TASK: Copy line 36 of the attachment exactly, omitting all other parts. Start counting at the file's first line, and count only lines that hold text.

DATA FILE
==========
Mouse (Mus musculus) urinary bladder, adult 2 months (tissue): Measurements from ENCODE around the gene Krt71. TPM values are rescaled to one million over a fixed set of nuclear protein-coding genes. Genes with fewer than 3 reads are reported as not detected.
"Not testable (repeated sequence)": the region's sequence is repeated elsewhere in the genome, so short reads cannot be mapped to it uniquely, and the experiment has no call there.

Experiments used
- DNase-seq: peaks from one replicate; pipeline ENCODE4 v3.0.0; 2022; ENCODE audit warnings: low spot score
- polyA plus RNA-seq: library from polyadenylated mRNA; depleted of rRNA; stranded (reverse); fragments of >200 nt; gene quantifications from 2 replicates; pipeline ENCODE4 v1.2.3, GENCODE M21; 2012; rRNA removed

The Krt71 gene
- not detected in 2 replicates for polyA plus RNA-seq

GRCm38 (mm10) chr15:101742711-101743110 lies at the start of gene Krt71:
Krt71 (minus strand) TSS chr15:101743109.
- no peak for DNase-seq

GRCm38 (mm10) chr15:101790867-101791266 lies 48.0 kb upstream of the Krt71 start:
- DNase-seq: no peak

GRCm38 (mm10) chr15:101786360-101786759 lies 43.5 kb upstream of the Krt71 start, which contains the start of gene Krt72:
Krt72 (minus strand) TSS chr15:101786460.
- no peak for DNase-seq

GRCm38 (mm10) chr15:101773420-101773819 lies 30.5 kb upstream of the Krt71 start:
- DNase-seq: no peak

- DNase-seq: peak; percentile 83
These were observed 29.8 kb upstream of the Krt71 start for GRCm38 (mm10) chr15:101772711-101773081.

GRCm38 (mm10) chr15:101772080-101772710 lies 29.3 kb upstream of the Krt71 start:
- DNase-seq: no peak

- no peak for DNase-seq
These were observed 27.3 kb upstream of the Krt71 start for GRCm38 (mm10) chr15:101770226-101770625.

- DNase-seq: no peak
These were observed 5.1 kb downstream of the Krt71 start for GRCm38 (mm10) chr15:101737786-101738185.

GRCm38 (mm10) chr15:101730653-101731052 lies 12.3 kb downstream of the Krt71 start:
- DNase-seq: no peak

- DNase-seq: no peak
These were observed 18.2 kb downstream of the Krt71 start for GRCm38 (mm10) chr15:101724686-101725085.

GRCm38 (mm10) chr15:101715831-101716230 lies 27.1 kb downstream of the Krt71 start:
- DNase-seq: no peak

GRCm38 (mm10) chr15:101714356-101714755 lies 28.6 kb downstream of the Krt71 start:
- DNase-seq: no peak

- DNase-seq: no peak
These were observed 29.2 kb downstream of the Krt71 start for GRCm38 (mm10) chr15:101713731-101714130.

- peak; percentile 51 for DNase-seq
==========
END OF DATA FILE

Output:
- peak; percentile 51 for DNase-seq